Second, it seems like some of the objects are overly didactic, leading to an overly didactic impression of the game. With some playtester advice in mind, I will be thinking about whether I should cut certain objects, about whether to add or change certain stories, and whether to shorten certain parts (like in the introduction — I think I will cut a bit out from there).

This project really changed gears in November 2018 and became more about the rise of fascism in North America, in some ways. I think that I need to return to my goal of telling the stories about trans people (particularly nonbinary trans folk) in our times. The rise of fascism is a part of that, but I think there’s a little too much of it in there right now, which is why it’s coming across as didactic. Also, I was trying to write from the perspective of people coming to the past to study it — so I guess the didactic tone in that way is part of that. But I guess I need to bring it back to the characters and personal stories.

There’s a lot to do! But I do think it’s worth taking the time to do it before I move on to the final project.

Reflective Games: Opinions & Playtesters Needed

Uncategorized

Hi folks,

I have now finished a draft set of rules for QUEER SLEEPOVER WITCHING HOUR, and I would love to get your feedback on the document. Heck, if you want to arrange a playtest for this game, please also let me know! You can message me on social media (@jekagames) or send me an email at jess[dot]ro[dot]marcotte[at]gmail[dot]com.

Queer Sleepover Witching Hour draft rules
On itch.io: https://jekagames.itch.io/queer-sleepover-witching-hour

<3
Jess

Player Studies: Thoughts about ‘The Riddle Promenade’

critical making, Uncategorized

[This text was submitted to accompany a muse-based game design assignment for Mia Consalvo’s Player Studies class, but I thought you might enjoy reading it. Look out for a postmortem after the game gets playtested a bit! Feel free to sign up for the Google group if you want to play with us!]

A STATEMENT ABOUT THE RIDDLE PROMENADE

The number one lesson that I’ve learned from making a game for my muse, Tom Deliva, is that writing original riddles is quite hard. The premise of The Riddle Promenade is as follows: a riddle is posted to a community of players on Tumblr and through a Google group. Players first solve the riddle and then take the “best” photo that they can in order to represent the answer – they may do so by going out and finding something in their community that represents the answer, by staging their own photo, or by making some other work of art that they can then photograph. There is a deadline for all photos to be sent to the moderator in charge of the game through the Google group so that the riddle isn’t spoiled for anybody. The photos are then posted all at once with the name of the submitter (and their Tumblr if they have one) and players can engage with them as they wish.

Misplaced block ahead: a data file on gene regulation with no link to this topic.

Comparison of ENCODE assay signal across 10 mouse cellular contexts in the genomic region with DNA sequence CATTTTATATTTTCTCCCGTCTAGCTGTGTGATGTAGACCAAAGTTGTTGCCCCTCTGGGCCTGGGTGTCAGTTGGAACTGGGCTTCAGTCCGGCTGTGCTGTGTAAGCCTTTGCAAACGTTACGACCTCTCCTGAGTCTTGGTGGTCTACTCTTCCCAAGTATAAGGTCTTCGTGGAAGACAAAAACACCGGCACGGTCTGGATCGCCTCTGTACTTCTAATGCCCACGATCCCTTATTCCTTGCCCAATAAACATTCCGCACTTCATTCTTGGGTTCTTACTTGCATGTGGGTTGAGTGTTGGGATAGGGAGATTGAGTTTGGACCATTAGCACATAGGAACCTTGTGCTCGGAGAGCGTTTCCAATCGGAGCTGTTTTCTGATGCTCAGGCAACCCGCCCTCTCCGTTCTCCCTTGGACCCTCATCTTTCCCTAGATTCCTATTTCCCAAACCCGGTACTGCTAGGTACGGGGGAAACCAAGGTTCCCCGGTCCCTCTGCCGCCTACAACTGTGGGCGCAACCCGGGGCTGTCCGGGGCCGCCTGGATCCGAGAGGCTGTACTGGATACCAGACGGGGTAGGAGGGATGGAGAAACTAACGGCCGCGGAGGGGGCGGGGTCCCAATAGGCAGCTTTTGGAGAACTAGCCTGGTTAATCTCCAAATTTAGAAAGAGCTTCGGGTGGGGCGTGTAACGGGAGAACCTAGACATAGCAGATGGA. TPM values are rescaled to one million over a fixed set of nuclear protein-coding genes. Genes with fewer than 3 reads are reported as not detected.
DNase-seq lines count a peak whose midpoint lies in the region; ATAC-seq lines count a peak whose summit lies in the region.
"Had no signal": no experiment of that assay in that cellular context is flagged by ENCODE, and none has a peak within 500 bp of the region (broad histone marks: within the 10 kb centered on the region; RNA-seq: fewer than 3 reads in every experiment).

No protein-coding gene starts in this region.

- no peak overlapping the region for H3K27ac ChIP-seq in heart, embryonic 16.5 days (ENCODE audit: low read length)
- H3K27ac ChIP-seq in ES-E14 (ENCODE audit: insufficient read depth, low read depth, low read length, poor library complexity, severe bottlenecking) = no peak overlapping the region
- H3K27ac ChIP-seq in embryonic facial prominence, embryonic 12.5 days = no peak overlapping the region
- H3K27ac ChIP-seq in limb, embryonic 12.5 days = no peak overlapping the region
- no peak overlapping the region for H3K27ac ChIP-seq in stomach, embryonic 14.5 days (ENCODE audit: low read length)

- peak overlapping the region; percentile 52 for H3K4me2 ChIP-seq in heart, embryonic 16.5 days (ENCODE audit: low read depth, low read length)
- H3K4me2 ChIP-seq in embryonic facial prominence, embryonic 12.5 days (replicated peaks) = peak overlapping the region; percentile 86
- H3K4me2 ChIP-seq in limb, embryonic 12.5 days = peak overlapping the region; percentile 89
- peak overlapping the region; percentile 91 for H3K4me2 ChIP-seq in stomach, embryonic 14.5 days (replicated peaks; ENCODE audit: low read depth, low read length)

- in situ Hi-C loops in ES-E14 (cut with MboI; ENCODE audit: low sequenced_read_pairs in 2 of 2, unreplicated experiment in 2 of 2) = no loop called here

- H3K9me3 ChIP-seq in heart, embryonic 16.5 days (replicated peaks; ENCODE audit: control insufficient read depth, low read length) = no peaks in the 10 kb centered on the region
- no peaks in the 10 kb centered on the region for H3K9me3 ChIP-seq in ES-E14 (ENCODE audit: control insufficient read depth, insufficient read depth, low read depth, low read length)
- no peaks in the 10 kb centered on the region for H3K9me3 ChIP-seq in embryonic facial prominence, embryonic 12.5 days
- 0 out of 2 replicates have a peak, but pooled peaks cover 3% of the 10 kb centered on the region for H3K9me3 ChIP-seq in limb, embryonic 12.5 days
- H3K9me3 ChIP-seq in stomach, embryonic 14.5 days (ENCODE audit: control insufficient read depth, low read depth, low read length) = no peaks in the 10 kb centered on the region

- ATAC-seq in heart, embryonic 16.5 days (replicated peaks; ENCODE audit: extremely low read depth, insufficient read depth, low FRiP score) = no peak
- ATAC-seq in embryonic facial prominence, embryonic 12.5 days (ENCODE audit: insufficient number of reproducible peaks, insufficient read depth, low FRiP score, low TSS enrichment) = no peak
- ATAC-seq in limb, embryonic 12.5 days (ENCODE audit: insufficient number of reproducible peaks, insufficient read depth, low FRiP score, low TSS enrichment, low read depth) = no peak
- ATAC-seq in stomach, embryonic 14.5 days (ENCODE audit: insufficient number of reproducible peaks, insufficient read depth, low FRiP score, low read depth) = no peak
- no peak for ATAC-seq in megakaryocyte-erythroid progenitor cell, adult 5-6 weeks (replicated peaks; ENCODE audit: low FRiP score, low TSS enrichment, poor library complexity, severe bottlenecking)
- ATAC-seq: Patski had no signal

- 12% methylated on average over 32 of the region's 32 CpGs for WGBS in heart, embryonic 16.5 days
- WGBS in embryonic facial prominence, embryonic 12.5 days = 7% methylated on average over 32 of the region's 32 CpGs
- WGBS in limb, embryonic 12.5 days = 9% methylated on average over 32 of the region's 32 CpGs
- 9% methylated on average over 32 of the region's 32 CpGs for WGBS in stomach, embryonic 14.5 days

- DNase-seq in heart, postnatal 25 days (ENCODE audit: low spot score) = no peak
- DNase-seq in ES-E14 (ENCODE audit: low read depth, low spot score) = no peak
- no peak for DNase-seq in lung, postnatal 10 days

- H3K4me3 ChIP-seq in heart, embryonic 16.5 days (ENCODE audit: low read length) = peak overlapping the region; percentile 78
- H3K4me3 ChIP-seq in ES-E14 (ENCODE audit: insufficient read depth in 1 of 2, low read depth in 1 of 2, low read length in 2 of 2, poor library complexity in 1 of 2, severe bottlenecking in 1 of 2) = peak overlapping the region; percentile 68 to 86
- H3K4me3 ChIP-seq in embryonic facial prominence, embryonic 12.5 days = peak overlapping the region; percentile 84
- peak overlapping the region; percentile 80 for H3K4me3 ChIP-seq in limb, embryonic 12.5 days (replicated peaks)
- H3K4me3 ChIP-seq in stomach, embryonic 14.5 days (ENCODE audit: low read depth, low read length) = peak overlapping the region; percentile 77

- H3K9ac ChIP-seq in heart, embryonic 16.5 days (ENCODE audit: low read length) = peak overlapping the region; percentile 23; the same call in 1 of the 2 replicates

Given the information that I gleaned from my player analysis, there are quite a few directions that I could have taken for this design that would probably have worked. As the player analysis shows, Tom plays eclectically. I knew that I didn’t want to create an adversarial design, and I knew that there were aspects of Tom’s personality and day to day reality that didn’t come across in the player analysis. These are aspects that I know about because I’ve been his partner for around a decade, but that are not always easily pinned down and explained. The player analysis is still a good starting point, but sometimes there were decisions that I made that were not based on evidence from the player analysis, or points where I could have gone either way. In those cases, I used the privileged knowledge that I had to make choices, along with my experience as a game designer (such as it is – I’ve been designing games since January 2013). In this design, I was taking aim at a number of goals which I will explain along with the decisions that I made below.

This game doesn’t take place wholly in the digital realm, but nevertheless I was reminded of our readings about social play, specifically the Steinkuehler and Williams piece and the Eklund piece. One of the goals that I am trying to achieve in this game is tying Tom back into communities online and back home, so that Fort McMurray won’t feel so lonely. So, the fact that there is a lot of evidence for the utility of online spaces as third spaces (Steinkuehler and Williams 2006) and as places of community for both family and friends (Eklund 2013) makes me think that if I can get players to participate, this goal will be successfully met.

Since Tom has played widely in all sorts of different genres and types of games, one of my other goals was to surprise him and to test his skills. I knew that I wouldn’t be able to build something very elaborate in terms of mechanics and levels during the course of the class. Although I could have done a vertical slice, I wanted to scope in such a way that there was a complete, playable and scalable version of the game available by the end of this course. I don’t just want to know whether I’m correct in assessing that this game would be a good fit for Tom, I want to actually get it up and running and have him play it for more than just this class.